The goal of this series is to help people better comprehend Hostelling International’s mission, to see beyond the cheap sleeps and to understand the greater ideals behind hostelling.
Excerpted from HI’s book History of HI-Canada-Pacific Mountain Region- Celebrating 75 Years of Hostelling in Canada, by Jon Azpiri.
Vancouver’s City Hostels: HI-Vancouver Central and HI-Vancouver Downtown
While much of Vancouver's hostelling history focuses on HI-Vancouver Jericho Beach, there are two other hostels in the city centre. Vancouver's two downtown hostels complement each other perfectly. While HI-Vancouver Central remains a social hub in the heart of the city's nightlife district, HI-Vancouver Downtown provides a more laid-back facility that is still within walking distance of the beach, downtown West End area and Vancouver's bustling city centre.
In July 2002, HI-Vancouver Central opened its doors in the heart of Vancouver's nightlife district. Formerly known as the Royal, the building dates back to the 1920s. In its prime, it was one of the taller buildings in the area. Photos from the 1930s show The Royal towering over others in the neighbourhood.
Over the years, the Royal evolved into a meeting point for Vancouver's gay community. It served as one of the few gay-friendly hotels in the city while the lobby housed one of the city's most popular gay bars.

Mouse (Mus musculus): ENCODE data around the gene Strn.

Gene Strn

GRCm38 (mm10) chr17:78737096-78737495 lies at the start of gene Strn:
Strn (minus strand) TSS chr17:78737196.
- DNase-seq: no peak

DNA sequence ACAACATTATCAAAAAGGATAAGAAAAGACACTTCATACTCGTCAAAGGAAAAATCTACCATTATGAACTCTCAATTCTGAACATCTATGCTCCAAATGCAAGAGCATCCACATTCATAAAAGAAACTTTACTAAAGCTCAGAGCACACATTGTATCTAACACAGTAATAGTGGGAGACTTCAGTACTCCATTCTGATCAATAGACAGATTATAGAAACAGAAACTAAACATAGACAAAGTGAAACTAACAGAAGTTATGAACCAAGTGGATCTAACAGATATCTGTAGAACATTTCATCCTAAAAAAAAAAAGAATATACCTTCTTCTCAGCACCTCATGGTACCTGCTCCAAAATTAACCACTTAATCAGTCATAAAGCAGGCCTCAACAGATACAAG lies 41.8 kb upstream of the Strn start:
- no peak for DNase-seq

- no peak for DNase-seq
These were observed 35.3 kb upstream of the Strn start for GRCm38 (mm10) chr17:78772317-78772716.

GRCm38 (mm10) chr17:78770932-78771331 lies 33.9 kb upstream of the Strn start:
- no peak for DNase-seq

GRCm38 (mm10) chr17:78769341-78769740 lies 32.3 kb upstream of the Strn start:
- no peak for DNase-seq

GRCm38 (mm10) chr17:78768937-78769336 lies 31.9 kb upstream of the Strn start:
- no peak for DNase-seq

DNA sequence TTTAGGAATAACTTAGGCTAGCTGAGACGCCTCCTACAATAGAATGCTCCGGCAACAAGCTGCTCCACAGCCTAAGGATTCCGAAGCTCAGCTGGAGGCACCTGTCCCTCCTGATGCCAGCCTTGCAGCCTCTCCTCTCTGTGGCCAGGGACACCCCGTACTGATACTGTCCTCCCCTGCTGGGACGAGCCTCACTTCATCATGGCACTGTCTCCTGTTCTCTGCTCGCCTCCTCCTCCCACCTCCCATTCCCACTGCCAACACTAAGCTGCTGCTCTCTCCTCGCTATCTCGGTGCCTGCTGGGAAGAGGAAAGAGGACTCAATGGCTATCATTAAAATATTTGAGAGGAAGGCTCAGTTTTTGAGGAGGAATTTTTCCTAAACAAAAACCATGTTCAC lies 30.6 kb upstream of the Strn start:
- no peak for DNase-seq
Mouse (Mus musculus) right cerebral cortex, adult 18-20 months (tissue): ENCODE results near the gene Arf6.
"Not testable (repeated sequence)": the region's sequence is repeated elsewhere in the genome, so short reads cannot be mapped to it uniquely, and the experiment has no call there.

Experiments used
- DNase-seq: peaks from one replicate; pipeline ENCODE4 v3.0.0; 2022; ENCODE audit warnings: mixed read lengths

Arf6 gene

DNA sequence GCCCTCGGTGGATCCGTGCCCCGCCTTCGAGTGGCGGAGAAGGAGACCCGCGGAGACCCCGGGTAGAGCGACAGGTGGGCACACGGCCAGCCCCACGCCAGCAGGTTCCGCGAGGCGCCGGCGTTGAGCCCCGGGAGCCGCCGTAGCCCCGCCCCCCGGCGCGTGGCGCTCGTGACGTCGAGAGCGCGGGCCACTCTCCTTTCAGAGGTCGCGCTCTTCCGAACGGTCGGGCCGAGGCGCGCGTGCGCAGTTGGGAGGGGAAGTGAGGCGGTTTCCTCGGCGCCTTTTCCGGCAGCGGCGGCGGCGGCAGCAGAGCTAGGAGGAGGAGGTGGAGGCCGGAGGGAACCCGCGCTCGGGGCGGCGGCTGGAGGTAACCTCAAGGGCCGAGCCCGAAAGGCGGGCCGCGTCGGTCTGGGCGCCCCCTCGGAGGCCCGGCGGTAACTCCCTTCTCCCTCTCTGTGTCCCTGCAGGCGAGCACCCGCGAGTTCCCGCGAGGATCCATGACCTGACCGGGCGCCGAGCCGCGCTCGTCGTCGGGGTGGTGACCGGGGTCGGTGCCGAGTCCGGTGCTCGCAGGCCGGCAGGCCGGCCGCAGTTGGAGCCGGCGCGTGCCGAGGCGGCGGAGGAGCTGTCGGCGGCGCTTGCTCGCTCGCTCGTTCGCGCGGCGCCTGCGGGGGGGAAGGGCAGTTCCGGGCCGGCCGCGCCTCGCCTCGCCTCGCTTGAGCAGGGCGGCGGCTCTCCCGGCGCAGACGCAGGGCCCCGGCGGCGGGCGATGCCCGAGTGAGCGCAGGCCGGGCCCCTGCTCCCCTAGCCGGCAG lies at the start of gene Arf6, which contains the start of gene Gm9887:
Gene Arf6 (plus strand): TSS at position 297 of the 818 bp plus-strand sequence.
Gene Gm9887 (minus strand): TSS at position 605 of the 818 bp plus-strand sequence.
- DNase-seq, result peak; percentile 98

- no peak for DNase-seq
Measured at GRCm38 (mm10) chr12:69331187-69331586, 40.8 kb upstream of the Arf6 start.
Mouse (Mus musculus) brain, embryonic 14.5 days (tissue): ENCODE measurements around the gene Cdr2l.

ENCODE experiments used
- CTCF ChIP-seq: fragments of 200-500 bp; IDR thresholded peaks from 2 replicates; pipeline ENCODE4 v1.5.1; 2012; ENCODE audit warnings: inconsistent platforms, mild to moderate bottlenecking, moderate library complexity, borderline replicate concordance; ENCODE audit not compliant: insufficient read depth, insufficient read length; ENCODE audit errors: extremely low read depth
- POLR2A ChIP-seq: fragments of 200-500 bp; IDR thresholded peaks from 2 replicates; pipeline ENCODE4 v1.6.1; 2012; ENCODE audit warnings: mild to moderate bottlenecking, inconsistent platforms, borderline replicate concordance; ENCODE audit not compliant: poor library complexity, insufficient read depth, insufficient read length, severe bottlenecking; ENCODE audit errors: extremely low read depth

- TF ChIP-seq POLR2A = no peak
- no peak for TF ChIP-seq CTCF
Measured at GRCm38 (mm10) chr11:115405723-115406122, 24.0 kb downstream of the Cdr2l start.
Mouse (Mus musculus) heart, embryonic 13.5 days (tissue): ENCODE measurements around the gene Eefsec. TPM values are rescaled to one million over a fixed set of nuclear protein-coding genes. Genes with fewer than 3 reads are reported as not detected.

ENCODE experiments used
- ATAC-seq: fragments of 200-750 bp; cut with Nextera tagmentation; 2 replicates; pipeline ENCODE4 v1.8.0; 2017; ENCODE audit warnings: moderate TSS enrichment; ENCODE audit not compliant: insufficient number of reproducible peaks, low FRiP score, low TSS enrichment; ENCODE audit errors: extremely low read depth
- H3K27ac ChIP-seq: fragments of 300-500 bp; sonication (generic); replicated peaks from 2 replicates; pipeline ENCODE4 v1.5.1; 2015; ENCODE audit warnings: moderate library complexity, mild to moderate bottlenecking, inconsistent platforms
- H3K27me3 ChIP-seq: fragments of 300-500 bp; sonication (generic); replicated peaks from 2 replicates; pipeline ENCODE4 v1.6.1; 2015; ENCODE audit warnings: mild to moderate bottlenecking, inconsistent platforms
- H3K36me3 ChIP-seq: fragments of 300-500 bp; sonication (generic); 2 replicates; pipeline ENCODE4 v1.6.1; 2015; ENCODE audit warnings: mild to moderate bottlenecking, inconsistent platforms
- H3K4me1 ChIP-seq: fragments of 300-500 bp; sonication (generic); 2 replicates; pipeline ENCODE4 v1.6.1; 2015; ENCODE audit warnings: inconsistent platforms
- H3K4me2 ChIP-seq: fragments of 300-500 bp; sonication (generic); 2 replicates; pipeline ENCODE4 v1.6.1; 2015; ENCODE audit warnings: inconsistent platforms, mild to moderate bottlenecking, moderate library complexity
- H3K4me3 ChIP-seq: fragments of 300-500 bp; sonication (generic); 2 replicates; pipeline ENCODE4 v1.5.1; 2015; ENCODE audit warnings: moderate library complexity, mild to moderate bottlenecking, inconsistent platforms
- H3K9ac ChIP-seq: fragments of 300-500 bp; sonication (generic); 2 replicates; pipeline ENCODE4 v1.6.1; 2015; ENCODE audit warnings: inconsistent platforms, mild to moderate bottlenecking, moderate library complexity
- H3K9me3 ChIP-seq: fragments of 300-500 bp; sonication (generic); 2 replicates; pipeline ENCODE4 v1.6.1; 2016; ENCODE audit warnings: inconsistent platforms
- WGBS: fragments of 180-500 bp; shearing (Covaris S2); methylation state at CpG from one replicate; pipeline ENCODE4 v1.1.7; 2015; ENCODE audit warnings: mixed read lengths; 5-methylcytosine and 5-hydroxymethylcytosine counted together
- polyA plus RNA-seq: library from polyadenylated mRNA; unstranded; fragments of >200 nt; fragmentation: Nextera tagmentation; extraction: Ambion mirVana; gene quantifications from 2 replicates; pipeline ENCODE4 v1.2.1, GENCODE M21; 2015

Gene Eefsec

In 2002, Hostelling International bought the building and turned it into the HI-Vancouver Central. The hostel is in the middle of Vancouver's entertainment district and a magnet for travellers looking to enjoy Vancouver's vibrant nightlife. Many travellers looking for a good time out often don't make it past the lobby bar which is a social hub for travellers, a place to swap travel stories over a beer and music. The hostel is also active during the day, as many group activities such as tours and day hikes are based out of HI-Vancouver Central.
In its earliest incarnation, HI-Vancouver Downtown was known as Duke Residence, a seniors care facility operated by the Missionary Sisters of Christ the King. Duke Residence closed after government regulations changed regarding the number of square feet required per bed.
In May 1996, HI-Vancouver Downtown opened its doors. The hostel now sleeps 220 guests in private rooms and four-bed dorms. It also features a common guest kitchen and dining room, TV room, games room, library, and laundry. You may not notice them at first glance, but there are stained glass windows in the meeting rooms and other areas of the hostel, a subtle reminder of the building's past.
Perhaps the hostel's strongest feature is the outside garden and patio, which served as a respite for the elderly during its years as a seniors care facility. Today it provides a peaceful resting spot for travellers after a day exploring Western Canada's largest city.